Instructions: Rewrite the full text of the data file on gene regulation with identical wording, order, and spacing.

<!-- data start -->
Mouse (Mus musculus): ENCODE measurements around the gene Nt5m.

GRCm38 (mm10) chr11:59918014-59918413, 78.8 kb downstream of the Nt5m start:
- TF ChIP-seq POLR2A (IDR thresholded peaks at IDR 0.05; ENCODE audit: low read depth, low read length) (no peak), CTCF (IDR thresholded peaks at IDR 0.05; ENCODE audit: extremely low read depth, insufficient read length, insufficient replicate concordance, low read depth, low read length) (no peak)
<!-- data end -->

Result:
Mouse (Mus musculus): ENCODE measurements around the gene Nt5m.

GRCm38 (mm10) chr11:59918014-59918413, 78.8 kb downstream of the Nt5m start:
- TF ChIP-seq POLR2A (IDR thresholded peaks at IDR 0.05; ENCODE audit: low read depth, low read length) (no peak), CTCF (IDR thresholded peaks at IDR 0.05; ENCODE audit: extremely low read depth, insufficient read length, insufficient replicate concordance, low read depth, low read length) (no peak)